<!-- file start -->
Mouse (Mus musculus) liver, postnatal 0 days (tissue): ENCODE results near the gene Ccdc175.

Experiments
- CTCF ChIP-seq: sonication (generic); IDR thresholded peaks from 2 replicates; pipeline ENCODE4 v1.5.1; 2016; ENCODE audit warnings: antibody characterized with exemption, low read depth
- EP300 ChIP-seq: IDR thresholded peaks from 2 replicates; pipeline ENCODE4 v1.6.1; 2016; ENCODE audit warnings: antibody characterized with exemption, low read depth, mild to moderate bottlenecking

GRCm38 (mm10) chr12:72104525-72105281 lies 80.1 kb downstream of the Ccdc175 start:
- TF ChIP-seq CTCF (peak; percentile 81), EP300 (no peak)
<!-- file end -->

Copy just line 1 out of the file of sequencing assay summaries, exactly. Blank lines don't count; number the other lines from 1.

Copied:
Mouse (Mus musculus) liver, postnatal 0 days (tissue): ENCODE results near the gene Ccdc175.